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  • Writer's pictureBecky Faulks

Better Conditions for Farm Animals will Improve Human Health

Recent successes highlight the need for dramatic change in farming practices

The news that animal and human health are connected will likely come as no surprise, particularly when it applies to the animals we farm. Animal lovers and activists often campaign against the cruelty many farm animals face, but as it turns out, improving their lives will also improve our own. A report published by FOUR PAWS in November highlighted antimicrobial resistance as one of the greatest threats to human health, stating that 70% of global antibiotics are used for intensive farming. This brings with it the threat of antimicrobial resistance (AMR), both in animals and in humans. Reducing antibiotic use in farming will greatly help the problem, and according to the World Health Organisation (WHO), improving hygiene, better use of vaccination, and changes in animal housing and husbandry practices are the way to achieve it.

Photo by Pixabay

AMR occurs when pathogens such as bacteria and fungi no longer respond to antibiotics, a process which is fuelled by antibiotic overuse. There is a worry that medicines will not be developed quickly enough to treat infections, leading to illnesses with no known cure. Luckily, there is progress. A report by the UK’s National Office of Animal Health (NOAH) states that, in the UK, antibiotic sales for food-producing animals are at their lowest sales to date, reducing by 59% since 2014. This is a welcome statistic and demonstrates growing awareness among farmers and veterinarians of the need to tackle the issue, and the value of collaborative work. This information comes from a UK Veterinary Antibiotic Resistance Sales Surveillance Report published by the Veterinary Medicines Directorate (VMD), and is backed by a progress report by the Responsible Use of Medicines in Agriculture Alliance (RUMA).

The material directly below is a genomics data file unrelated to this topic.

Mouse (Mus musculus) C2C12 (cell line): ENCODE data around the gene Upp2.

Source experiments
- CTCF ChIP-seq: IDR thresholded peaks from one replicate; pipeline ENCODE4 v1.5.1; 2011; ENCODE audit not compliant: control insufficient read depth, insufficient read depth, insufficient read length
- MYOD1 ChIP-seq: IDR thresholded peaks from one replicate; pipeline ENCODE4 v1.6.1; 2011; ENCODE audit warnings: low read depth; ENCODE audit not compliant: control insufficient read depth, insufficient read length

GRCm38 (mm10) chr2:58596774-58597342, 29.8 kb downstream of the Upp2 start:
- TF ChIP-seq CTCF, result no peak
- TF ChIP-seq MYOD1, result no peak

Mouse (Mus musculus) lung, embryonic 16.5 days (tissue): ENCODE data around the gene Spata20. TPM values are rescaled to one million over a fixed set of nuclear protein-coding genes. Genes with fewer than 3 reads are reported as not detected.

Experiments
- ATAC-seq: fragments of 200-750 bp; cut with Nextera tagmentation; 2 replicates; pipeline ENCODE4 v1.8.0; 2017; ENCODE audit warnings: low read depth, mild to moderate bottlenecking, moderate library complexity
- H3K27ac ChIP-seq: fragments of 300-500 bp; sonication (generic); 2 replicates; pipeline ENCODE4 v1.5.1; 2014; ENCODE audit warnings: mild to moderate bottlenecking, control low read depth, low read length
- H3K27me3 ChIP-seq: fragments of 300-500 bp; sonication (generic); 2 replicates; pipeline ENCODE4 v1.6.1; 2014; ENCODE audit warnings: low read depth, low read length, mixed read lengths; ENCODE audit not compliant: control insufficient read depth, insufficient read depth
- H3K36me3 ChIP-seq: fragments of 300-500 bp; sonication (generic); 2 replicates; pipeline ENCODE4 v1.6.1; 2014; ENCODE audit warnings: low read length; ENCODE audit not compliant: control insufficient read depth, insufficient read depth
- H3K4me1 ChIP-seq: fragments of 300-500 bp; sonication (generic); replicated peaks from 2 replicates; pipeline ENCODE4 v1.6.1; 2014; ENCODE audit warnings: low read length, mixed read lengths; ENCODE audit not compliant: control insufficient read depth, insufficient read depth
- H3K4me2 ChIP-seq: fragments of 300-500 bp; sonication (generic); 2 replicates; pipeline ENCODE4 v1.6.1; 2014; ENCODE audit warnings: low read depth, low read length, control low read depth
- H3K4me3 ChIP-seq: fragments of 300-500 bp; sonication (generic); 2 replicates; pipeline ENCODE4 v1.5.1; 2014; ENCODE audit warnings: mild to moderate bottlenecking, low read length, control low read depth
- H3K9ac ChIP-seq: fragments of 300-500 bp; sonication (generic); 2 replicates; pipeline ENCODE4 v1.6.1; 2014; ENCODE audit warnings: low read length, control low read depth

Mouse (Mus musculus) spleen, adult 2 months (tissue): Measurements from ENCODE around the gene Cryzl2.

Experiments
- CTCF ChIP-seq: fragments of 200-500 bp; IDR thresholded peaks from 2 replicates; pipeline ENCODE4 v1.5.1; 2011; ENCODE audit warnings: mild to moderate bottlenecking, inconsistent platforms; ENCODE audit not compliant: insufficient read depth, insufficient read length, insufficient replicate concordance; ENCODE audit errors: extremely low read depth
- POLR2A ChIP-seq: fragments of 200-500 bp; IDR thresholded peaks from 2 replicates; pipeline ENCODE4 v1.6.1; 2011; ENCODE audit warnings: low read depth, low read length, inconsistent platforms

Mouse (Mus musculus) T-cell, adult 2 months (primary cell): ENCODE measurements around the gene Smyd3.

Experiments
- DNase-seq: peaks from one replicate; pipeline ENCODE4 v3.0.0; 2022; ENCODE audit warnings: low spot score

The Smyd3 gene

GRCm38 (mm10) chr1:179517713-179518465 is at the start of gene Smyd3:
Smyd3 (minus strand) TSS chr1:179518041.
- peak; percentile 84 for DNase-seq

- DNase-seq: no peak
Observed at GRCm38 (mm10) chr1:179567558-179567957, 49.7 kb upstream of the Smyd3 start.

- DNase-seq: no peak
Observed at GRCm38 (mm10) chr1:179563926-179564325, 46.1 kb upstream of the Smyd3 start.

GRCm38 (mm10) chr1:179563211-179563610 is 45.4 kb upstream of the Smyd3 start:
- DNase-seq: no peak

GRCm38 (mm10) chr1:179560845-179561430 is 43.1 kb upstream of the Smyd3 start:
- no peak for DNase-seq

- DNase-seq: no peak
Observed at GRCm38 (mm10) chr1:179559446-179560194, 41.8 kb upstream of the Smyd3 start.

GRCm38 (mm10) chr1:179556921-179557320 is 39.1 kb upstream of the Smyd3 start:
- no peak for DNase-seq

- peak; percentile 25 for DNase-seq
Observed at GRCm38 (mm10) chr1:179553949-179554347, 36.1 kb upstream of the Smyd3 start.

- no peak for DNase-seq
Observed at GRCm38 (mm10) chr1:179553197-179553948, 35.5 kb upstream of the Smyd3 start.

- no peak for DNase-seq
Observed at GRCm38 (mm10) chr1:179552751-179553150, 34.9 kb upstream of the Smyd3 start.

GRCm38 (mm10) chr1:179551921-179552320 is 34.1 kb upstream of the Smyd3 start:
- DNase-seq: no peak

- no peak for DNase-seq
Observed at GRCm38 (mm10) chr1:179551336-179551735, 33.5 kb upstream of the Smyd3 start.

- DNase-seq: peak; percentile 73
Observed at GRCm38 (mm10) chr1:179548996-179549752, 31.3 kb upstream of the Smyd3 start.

Dawn Howard, NOAH Chief Executive, stated: ‘NOAH welcomes both reports and the demonstration of the UK veterinary and farming sectors’ commitment to antibiotic stewardship. We, alongside others, look forward to using the insights from these reports to further our commitment to responsible antibiotic use. Both reports reflect the collaborative efforts of vets, farmers, animal health companies and regulators to ensure that antibiotics remain effective to treat animal diseases and support animal health and welfare, thus helping in the fight against antimicrobial resistance. The two reports come as the second Antibiotic Amnesty Campaign is launched. This calls for veterinary practices to actively encourage their clients to return any unused or out of date antibiotics for safe disposal.’


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